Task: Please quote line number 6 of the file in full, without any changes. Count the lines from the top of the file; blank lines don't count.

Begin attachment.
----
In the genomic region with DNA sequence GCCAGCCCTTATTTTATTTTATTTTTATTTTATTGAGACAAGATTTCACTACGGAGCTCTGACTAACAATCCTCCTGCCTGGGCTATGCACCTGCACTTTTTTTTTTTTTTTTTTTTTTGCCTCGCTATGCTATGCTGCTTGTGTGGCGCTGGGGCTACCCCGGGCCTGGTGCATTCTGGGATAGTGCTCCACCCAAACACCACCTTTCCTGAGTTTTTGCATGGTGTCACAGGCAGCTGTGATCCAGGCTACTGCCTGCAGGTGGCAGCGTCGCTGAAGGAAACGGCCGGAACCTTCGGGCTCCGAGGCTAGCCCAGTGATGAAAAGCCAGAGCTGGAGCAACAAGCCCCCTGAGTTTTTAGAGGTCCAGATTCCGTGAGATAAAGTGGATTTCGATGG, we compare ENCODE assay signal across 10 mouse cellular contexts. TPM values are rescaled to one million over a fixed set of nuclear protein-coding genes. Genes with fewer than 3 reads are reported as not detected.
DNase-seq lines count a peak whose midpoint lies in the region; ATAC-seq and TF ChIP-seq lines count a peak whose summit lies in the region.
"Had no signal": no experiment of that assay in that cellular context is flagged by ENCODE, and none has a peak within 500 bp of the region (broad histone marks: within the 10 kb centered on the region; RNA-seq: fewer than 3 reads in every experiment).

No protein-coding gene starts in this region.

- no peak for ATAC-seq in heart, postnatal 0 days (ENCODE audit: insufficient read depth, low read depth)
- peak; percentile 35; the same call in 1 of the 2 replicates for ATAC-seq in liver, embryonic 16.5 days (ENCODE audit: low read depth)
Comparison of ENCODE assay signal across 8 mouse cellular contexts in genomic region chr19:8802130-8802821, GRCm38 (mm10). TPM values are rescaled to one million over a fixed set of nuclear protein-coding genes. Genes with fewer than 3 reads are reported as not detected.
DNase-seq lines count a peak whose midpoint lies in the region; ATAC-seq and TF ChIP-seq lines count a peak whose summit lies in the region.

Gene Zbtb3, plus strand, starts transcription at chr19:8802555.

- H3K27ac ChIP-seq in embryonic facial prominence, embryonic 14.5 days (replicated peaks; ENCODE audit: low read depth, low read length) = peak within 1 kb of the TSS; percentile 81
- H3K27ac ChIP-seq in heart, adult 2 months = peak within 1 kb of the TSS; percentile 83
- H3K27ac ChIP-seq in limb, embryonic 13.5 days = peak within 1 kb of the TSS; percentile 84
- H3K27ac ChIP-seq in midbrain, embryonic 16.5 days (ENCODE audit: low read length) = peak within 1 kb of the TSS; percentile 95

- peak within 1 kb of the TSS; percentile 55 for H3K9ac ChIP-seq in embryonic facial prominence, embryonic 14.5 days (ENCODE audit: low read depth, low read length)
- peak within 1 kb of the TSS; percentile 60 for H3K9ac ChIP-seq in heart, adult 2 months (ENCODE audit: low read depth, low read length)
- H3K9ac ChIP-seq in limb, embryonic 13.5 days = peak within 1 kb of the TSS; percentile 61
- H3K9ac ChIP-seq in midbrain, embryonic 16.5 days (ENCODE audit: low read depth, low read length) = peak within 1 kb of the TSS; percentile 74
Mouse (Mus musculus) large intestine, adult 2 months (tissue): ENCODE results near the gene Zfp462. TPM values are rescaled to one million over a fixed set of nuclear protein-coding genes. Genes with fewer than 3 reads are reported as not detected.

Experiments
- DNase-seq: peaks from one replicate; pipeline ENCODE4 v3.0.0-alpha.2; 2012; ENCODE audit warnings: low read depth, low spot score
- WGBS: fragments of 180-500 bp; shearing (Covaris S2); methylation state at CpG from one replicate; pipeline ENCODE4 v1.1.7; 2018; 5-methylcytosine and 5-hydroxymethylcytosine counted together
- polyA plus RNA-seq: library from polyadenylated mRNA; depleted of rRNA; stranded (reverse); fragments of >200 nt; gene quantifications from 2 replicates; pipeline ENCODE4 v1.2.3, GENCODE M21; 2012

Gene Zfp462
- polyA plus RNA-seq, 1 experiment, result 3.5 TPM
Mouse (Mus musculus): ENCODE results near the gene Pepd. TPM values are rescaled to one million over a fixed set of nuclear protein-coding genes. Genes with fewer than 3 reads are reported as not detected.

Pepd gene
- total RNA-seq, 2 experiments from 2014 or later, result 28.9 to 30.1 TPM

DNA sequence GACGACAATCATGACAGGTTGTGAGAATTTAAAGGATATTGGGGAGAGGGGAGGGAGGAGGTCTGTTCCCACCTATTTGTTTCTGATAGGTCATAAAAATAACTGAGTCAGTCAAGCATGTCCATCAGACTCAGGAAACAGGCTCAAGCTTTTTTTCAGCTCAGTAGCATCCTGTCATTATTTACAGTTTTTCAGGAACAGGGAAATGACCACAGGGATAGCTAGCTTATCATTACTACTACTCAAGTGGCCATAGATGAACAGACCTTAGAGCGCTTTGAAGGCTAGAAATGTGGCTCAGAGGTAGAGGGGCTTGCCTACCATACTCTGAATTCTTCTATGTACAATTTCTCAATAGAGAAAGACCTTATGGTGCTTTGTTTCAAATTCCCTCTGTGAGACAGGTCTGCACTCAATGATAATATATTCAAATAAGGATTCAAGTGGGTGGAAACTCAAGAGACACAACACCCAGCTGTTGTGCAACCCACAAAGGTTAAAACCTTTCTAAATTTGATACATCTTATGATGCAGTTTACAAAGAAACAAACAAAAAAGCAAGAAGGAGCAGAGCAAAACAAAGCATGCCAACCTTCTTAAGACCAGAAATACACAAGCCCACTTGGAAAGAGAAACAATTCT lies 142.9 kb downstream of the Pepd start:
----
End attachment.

- peak; percentile 35; the same call in 1 of the 2 replicates for ATAC-seq in liver, embryonic 16.5 days (ENCODE audit: low read depth)